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The young daughter of Madame Aubain, Virginie is too good for this world. We don't really know anything about her other than that she's terribly good and terribly sickly, which is a very bad combination if you're a character in a 19th-century work of literature. It's curtains for you.
Even though she may be a little bit—dare we say—boring, Virginie is still important in the story. She's like the family motor. Whenever she gets sick, they up and move. Doctors are constantly prescribing her different "airs" in a hope that they will cure her, but any time the weather changes her coughing starts again.
The girl has another purpose in the story, too; she's a vessel that allows Félicité to rewrite her own life story. Whereas Félicité had a terrible childhood, she does everything she can to make sure Virginie has a good one. Just look at how Félicité has a crazy vicarious experience through Virginie on the day the girl takes her first communion:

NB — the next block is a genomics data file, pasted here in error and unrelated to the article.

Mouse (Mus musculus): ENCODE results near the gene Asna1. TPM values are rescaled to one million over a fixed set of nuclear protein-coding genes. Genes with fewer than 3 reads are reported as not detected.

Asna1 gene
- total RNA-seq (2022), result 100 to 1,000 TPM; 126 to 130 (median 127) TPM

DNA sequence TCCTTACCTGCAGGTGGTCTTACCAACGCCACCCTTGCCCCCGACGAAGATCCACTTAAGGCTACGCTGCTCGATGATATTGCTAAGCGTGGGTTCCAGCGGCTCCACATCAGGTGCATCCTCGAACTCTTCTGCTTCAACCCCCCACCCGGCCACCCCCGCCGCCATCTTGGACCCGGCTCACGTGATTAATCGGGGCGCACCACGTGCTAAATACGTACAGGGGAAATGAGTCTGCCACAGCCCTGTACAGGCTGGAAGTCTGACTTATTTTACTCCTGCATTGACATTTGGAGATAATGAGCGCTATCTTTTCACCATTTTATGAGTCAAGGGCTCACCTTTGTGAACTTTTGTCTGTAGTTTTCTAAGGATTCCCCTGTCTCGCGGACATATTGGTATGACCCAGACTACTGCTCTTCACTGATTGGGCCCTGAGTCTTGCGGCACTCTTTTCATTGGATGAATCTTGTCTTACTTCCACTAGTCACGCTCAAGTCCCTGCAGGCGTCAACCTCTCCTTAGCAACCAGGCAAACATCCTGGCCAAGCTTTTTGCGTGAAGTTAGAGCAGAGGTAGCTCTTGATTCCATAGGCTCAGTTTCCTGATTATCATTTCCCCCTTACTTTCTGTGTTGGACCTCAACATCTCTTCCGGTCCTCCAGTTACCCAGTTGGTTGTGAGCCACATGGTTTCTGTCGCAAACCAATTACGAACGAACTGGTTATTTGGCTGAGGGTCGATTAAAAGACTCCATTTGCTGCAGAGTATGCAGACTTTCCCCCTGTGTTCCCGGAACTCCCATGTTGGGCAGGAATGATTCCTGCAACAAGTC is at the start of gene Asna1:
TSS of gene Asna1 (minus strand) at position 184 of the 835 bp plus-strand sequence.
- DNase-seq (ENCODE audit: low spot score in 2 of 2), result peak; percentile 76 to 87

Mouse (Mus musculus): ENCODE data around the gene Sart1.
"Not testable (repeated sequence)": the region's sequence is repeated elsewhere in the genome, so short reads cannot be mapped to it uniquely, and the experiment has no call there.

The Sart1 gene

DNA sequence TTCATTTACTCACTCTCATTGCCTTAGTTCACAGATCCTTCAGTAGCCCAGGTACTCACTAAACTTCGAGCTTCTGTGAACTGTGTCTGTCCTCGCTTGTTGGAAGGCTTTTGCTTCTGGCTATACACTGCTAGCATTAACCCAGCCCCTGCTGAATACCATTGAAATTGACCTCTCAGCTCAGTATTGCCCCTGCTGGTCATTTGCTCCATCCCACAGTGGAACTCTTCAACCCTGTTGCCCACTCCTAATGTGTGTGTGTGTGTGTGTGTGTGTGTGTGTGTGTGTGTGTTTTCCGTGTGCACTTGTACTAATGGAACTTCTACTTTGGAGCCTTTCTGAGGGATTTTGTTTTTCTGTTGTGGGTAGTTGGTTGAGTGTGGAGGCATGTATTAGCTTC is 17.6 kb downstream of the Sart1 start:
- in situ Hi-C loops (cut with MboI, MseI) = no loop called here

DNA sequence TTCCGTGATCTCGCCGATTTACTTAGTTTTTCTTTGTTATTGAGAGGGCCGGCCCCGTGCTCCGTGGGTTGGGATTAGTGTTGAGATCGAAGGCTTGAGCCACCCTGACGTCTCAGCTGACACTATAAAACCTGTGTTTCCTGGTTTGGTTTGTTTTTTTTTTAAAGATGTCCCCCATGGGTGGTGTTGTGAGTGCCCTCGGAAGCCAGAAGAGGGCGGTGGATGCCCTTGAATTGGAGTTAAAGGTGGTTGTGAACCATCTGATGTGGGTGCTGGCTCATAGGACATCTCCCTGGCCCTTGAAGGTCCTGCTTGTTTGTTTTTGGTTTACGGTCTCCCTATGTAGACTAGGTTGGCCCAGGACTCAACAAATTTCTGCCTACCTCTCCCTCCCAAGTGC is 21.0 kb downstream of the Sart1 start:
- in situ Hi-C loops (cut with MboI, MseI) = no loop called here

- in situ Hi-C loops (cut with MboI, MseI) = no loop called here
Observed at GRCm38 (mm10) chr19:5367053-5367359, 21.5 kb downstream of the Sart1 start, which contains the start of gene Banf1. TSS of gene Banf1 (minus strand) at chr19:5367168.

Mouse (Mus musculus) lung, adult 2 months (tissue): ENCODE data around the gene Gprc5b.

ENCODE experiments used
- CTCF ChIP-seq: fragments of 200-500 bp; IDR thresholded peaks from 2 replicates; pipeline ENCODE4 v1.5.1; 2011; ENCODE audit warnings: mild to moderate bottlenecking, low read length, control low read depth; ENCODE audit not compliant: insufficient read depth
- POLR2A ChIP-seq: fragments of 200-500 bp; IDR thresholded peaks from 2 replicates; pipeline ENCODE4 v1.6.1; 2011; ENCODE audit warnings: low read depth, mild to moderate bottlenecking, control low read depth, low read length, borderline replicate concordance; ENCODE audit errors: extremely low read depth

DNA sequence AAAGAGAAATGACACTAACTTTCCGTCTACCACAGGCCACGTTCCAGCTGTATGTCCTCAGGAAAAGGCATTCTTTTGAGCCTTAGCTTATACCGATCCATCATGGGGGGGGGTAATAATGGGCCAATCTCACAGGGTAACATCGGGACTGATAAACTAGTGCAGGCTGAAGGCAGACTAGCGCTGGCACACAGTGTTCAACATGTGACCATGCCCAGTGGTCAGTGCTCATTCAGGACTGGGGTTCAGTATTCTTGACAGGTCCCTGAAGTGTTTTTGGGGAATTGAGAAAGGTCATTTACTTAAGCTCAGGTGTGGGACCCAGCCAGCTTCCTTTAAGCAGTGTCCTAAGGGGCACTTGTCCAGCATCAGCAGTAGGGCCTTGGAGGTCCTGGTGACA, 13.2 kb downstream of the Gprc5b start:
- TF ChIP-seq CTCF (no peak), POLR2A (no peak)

With the vivid imagination that only true love can inspire, it seemed to her that she herself had become Virginie, Virginie's face was hers, she was wearing Virginie's dress, and Virginie's heart pounded in her chest. When Virginie opened her mouth, Félicité felt faint and had to close her eyes. (3.8)
Félicité feels nothing but love for the little girl and totally identifies with her. Virginie is really just an object for Félicité's and her mother's affections; she doesn't have any ill of her own (that we know of).